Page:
CORD currently supports the past two releases. For example, the just released 3.0.0 and the previously released 2.0.0 are supported, but not 1.0.0. These maintenance releases typically include security patches and critical defects that are blocking deployments. Security patches will be proactively applied to the supported releases, whereas critical defects will be addressed by community request. The defects should have JIRA tickets associated with them. Releases will be done periodically, as needed. A release can be requested by the community by sending a request to the TST mailing list. Defects fixed in previous versions should be ported forward to all versions released since then, including master. For example, a fix in version 2.0 should be ported to 3.0, etc... and master. Module owners should assess the changes and drive the cherry-pick process.
CORD integrates a lot of components – a core platform, plus a set of services (e.g., vSG, vRouter) and a set of service profiles (M-CORD, R-CORD) that can be on-boarded with the platform. With TST approval, service releases can be cut to include additional services and service profiles in the release support branch. Service releases are supported on only the most recent support branch. For example, if the current support branch is 3.0, a 3.1.0 service release is permitted, but adding additional services to the 2.0 branch is not supported.
Support for service releases allows us to decouple platform releases from service and service profile releases, while keeping the full CORD distribution loosely in sync. Since services depend on the platform, it is difficult for service developers to upgrade their services to be compliant with the latest platform in time to make the standard CORD release schedule. An alternative would be a set of independent profile-specific releases, but that runs the risk of silo'ing the various service profiles, which diverges from the intent that CORD be able to support any meaningful combination of services (e.g., a multi-access edge deployment that is effectively a combined R+E+M-CORD configuration).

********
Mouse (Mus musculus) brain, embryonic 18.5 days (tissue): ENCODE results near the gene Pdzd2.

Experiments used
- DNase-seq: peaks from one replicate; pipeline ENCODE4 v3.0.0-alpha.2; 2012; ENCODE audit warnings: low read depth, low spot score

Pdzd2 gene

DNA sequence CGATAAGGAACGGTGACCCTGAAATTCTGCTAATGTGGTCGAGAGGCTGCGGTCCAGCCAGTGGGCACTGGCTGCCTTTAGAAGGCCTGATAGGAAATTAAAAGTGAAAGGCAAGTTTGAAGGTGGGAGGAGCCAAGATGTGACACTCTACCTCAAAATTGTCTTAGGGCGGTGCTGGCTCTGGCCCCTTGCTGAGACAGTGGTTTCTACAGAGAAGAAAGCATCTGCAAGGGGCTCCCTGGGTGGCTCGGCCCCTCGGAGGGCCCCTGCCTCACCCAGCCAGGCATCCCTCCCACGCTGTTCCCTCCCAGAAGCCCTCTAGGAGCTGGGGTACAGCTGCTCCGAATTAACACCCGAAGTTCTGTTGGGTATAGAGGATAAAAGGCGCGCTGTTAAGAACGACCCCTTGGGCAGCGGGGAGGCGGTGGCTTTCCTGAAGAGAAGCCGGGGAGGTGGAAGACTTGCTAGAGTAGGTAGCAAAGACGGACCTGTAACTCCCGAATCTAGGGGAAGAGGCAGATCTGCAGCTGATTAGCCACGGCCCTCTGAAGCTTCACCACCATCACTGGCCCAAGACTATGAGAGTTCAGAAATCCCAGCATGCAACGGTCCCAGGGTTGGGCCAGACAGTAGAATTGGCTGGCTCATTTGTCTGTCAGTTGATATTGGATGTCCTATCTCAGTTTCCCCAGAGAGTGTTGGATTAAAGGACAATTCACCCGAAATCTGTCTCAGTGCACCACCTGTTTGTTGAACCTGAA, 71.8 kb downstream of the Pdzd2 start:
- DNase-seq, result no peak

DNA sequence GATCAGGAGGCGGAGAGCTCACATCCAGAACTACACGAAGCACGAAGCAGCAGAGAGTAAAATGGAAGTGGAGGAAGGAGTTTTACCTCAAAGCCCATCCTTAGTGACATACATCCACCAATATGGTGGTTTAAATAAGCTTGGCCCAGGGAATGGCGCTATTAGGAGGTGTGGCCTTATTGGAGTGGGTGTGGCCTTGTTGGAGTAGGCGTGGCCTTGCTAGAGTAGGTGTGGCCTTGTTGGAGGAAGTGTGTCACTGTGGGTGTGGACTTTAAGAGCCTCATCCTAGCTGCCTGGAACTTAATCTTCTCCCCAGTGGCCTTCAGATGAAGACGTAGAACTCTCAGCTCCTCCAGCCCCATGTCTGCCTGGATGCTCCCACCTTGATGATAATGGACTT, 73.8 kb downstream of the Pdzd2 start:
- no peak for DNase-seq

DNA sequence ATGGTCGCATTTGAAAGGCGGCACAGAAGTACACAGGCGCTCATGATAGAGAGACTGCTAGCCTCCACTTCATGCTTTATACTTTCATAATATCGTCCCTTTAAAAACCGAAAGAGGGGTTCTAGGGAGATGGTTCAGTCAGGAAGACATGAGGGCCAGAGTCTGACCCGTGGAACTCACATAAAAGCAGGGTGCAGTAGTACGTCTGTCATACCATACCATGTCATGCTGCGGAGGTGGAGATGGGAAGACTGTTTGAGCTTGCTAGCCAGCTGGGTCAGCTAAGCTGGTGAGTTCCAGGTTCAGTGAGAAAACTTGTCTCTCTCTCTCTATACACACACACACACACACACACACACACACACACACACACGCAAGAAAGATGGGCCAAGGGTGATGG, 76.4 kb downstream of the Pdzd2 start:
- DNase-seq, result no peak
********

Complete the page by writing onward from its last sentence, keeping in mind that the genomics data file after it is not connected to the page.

For example, the 3.0 version released in May might include only the R-CORD profile, with a 3.1.0 service release in August adding the A-CORD and E-CORD profiles (plus associated services) to the maintenance branch. This gives the A-CORD and E-CORD teams several weeks to upgrade their services to use the latest features in the 3.0 release of the platform. Service releases are an option for service developers. It is a goal, but not a requirement, that services and service profiles keep pace with the platform release cadence.
To be more specific about exactly what a service release implies, the set of services and service profiles included in a given release is exactly those specified in the repo manifest/default.xml file. Of these services and service profiles, each is classified by the TST as either Official or in Development, as reported on the Service Inventory page. A service release typically implies that the respective set of services have been promoted to Official status for the target platform. Because Official implies supported, a service upgrade effectively means a service has been added to the support branch.
Support for service releases is not necessarily a viable long-term strategy. Eventually, there will likely be multiple CORD Distributions, each packaging a different collection of services and service profiles with some version of the platform. Today, however, service releases provide a practical way to bundle platform releases with a viable set of services and service profiles.
During the development cycle and for easy identification post-release, each release is also identified by a "code" name in addition to the version. Release names are selected, by a vote of the CORD developers, from a set of host names auto-generated by the Metal-as-a-Service involved in installing CORD. People looking for a rationale explanation for this naming convention will be disappointed. Developers appreciate the Dadaism.
Cutting a Release
The step-by-step process for cutting a release is documented here.